When a Michelin-starred chef launches a second restaurant, there’s always going to be a buzz about. When a multi-starred chef opens a second, the jungle drums really start to beat.
I imagine then, that Parisian tongues started to wag when at the start of 2012, chef Shinichi Sato and Guillaume Guedj of Passage 53 (see here) opened another eatery next door but two at No.56 - and what thoughts when they discovered it would not be another gastronomic temple of haute cuisine, but a humble gyōza bar?
Originally hailing from Hokkaido, Sato loves gyōzas and is a well renowned master ‘gyōzier’ (my word for it). With his ambition achieved to become the first Japanese chef in France to be awarded two Michelin stars, he has realised another dream with Gyōza Bar.
Having been built in 1799, Passage des Panoramas is well known to sightseers as ‘the oldest covered walkway in Paris’. Over the centuries it has undoubtedly seen many diverse comings and goings, but in amongst what are mainly touristy bistros, Gyōza Bar adds an authentic taste of Japan, served up in décor that adds splash of industrial New York-esque chic.
There are twelve counter seats where diners can choose to order either 8 gyōzas for €6 or 12 ‘pièces’ for €8 – naturally, I selected 12 – oh, and another 8 to take away (well, they were the best gyōza’s I’ve ever had!) Judging by the queue building up outside before they opened, they seemed to be getting a few other seals of approval.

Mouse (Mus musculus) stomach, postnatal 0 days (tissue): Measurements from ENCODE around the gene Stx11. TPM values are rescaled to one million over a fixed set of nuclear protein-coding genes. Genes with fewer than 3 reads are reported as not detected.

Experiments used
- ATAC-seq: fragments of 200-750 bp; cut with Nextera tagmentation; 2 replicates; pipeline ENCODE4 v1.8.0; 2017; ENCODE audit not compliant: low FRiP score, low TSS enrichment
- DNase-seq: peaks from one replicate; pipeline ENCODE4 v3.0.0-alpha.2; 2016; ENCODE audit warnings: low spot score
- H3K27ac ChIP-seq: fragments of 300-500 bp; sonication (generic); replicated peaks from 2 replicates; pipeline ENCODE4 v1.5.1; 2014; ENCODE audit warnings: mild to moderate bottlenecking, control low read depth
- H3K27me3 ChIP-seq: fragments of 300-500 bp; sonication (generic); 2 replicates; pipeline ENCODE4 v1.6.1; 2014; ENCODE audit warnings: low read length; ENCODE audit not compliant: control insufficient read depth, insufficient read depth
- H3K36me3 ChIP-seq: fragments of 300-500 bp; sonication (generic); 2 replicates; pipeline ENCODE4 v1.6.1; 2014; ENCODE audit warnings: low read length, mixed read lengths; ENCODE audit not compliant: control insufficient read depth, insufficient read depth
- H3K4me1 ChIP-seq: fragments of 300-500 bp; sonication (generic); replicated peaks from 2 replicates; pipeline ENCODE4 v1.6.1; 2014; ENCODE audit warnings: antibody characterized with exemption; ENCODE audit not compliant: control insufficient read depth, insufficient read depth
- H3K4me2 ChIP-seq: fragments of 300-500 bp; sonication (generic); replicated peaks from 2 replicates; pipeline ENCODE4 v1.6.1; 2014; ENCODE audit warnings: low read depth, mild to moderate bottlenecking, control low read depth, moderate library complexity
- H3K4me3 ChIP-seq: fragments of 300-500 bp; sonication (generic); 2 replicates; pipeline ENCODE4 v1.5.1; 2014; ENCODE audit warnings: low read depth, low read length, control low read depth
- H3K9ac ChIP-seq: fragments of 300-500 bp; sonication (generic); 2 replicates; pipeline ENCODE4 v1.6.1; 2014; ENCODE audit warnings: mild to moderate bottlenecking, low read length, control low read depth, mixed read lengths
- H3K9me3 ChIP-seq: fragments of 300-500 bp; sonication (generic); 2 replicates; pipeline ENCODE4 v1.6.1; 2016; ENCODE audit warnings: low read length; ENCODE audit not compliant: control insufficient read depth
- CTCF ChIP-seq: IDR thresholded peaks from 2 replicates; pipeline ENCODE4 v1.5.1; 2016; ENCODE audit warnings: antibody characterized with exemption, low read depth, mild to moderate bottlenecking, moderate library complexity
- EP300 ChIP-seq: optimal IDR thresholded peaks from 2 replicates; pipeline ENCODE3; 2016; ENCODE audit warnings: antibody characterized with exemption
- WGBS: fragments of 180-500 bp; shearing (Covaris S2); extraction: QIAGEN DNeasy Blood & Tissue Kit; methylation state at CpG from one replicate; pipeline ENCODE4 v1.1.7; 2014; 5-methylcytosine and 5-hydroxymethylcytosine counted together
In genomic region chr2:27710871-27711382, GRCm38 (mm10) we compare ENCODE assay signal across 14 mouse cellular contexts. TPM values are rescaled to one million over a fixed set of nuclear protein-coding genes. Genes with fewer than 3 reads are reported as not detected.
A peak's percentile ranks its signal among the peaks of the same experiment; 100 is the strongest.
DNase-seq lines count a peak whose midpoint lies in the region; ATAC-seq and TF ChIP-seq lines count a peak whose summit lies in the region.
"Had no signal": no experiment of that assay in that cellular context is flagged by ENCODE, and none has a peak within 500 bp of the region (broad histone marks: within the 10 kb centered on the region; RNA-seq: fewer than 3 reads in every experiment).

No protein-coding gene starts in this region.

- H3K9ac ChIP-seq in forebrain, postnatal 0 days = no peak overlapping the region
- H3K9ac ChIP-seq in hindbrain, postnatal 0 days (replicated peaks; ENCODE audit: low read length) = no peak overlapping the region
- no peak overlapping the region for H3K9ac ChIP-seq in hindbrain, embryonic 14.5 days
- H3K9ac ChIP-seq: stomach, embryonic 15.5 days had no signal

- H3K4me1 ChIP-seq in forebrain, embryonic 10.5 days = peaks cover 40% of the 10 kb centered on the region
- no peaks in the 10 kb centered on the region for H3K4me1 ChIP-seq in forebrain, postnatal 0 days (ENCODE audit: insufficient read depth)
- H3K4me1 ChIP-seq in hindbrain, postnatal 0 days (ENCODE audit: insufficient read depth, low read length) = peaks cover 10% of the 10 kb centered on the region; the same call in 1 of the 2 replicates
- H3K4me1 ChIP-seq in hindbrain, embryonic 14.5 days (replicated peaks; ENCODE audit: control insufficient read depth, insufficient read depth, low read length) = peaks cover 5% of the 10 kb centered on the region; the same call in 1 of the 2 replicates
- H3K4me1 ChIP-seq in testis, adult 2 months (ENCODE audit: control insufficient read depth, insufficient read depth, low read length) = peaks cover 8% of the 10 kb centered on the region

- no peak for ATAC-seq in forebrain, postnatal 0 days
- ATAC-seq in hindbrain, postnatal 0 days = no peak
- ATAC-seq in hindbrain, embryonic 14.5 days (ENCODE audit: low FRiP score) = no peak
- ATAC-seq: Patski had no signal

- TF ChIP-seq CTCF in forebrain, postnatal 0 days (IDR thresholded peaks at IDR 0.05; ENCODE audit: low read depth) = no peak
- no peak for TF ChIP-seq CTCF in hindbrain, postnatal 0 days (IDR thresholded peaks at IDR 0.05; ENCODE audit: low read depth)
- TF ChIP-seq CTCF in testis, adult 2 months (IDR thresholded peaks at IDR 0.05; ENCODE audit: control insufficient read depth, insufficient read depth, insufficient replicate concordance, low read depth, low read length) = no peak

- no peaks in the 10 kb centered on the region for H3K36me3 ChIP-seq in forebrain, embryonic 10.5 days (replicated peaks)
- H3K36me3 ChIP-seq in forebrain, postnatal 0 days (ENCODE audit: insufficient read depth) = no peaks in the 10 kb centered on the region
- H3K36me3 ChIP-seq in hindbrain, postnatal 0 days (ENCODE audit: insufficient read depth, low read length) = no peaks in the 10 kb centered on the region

For anyone not familiar with gyōzas, they are a type of dumpling that can be boiled, steamed or fried. Usual fillings include meat, seafood and ‘yasai’ (vegetables); commonly cabbage, negi (leek) and garlic chives. Japanese gyōzas are typically more garlicky than their Chinese ancestors, the ‘pot sticker’ (which should be good for the French palate.)
At Gyōza Bar there is only one variety available – filled with Hugo Desnoyer’s prime pork loin, leek, garlic and ginger. At Gyōza Bar the dumplings are prepared using the pan-fried method called ‘yaki-gyōza’.
The ‘yaki-gyōza’ method involves them first being fried on one side, creating a crispy skin that adds flavour and texture. Water is then added and the pan lid sealed for the upper part of the gyōza to be steamed.
Sato’s gyōzas are served with a ‘ponzu shōyu’ made with soy, lemon and grapefruit (pamplemousse) – not my favourite dipping sauce*, but tasty nonetheless. (*I like sauces made with the Japanese chilli oil, ‘rāyu’.)
Also on the menu: a good quality sticky ‘riz’ (rice), sesame marinated bean sprouts and a simple drinks menu of just five options: Japanese ‘bière’ (Yebisu or Kirin), Coca Cola, Tea (oolong or green), water or, being France, Champagne Bollinger.
A fab little place – when in Paris, check out the covered walkways and wherever you plan to eat, save a little room and stop by in Passage des Panoramas for some of the best gyōzas you may ever get a chance to try – or if you are less greedy then me, I suppose you could just about make a meal of it?